This is all so new that it's going to take some study and thought to understand. Dr. Myers, one of the authors of the Feraheme study with Dr. Bravo, just republished an earlier article on the Feraheme scan. I'll be going to the library to find it. Also, it may be that several abstracts prepared this month by the Bravo/Dattoli/Myers team will be published at a convention in Chicago this week. I've got a hunch their work is going to be a blockbuster hit, but promising and worthy developments do not always follow a straightforward path to success in medicine. One potential obstacle will be the absence of favorable Phase III trial results (effectiveness proven in a large clinical trial, often randomized and double blinded, meaning neither the staff interacting with the patient nor the patient know who is getting the treatment or placebo - difficult or impossible for this imaging agent I think), the absence of Phase II results (dose optimized, being done or at least suggested in this trial), or even Phase I results (typically assessing safety - done in this trial). Many doctors will not even consider a medical approach if it has not been approved by the FDA. Some doctors are comfortable with "off-label" use of unapproved approaches as long as there is strong data from Phase III trials, but I suspect that many of them would balk where that data does not exist. In part, that kind of disconnect derailed the same company's attempt to get its Combidex contrast agent approved several years ago. (Also, that presentation clearly suffered from the company's over enthusiasm and misunderstanding of the evidence needed for FDA approval, perhaps amplified by some communication issues with the FDA.) Regarding my own situation, I'm fairly confident of safety at the dose in the approval for iron deficiency, but I plan to take a look at that safety data involved in the approval.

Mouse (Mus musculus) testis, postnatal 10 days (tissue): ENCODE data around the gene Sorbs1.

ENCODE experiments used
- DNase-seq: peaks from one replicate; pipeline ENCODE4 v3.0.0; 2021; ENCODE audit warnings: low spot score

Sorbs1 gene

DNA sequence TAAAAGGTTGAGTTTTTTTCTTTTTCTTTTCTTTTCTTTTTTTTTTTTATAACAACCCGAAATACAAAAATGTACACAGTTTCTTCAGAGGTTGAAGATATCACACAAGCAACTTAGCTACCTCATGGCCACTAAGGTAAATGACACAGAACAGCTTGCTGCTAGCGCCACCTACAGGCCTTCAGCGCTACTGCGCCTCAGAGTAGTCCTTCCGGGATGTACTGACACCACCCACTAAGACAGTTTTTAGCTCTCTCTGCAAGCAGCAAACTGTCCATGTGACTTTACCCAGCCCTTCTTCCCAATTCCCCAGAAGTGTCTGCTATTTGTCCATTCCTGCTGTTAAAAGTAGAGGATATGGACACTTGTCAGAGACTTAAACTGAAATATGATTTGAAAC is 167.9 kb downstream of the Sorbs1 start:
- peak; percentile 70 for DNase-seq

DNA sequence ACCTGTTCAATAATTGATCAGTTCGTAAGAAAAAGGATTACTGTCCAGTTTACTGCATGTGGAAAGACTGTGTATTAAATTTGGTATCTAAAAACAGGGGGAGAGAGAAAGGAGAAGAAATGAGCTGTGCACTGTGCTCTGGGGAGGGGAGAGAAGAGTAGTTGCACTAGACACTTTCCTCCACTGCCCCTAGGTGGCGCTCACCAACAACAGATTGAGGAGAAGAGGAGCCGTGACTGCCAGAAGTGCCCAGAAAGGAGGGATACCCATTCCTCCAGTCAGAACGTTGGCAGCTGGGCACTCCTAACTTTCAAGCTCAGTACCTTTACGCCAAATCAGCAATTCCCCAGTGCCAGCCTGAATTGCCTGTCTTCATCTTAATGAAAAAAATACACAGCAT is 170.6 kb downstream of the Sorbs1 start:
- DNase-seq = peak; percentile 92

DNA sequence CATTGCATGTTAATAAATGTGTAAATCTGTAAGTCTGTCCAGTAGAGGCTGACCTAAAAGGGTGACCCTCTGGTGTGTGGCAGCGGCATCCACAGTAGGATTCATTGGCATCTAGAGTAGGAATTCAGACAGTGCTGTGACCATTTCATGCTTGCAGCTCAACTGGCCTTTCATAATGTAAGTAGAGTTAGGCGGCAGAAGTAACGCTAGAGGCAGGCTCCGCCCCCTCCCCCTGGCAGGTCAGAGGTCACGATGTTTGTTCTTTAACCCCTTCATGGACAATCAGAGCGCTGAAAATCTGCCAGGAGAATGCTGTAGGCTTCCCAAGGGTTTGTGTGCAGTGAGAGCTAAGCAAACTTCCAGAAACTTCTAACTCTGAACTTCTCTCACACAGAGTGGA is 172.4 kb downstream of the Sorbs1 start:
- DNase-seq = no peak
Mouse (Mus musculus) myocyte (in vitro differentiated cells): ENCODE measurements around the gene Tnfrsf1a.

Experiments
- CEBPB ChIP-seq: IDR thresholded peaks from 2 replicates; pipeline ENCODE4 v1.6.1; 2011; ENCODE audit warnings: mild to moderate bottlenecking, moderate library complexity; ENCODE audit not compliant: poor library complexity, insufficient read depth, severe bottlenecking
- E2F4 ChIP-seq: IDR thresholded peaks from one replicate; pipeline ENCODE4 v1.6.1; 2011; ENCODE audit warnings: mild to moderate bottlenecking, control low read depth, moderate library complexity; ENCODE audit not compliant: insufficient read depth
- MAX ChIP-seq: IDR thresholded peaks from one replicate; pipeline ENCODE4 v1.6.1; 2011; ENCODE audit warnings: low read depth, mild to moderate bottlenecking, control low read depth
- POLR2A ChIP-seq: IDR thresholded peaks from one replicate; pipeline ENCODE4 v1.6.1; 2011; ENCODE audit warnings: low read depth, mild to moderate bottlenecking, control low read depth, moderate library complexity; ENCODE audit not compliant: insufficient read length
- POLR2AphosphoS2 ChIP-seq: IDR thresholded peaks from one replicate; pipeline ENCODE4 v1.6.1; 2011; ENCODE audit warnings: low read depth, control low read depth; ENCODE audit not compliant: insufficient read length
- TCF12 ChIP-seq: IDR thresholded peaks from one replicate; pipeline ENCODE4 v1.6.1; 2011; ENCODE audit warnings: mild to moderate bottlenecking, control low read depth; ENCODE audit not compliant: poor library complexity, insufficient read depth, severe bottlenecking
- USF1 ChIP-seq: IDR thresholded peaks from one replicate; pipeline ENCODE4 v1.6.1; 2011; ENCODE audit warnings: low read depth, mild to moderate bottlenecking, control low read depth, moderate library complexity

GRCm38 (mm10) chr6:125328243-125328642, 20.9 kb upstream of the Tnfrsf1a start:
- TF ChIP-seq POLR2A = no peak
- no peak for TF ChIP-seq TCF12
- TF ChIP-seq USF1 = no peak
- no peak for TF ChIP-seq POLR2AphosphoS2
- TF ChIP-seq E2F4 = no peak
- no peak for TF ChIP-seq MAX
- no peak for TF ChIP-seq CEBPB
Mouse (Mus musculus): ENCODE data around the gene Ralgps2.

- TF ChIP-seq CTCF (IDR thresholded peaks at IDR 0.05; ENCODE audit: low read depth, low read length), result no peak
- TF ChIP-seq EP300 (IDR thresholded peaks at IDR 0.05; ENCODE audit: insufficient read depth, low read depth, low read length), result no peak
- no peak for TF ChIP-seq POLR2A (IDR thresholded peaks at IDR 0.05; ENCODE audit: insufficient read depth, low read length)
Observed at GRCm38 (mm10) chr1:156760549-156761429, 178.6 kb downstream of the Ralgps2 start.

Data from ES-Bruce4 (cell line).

Again from my own viewpoint, going the Feraheme USPIO and radiation route would be a sharp departure from the route I had been and am still on at the moment. That latter route involved the elements you mentioned: ("(Remember about our discussions on his approaches where; after changing the drugs (bicalutamide to flutamide) and verifying its success, he likes to increase drugs’ potency before advancing to a “next phase”?)" For most of us, that strategy is designed to control the cancer and make it chronic rather than lethal. This new strategy is to go for a cure; for me it would be a completely different approach rather than a new phase.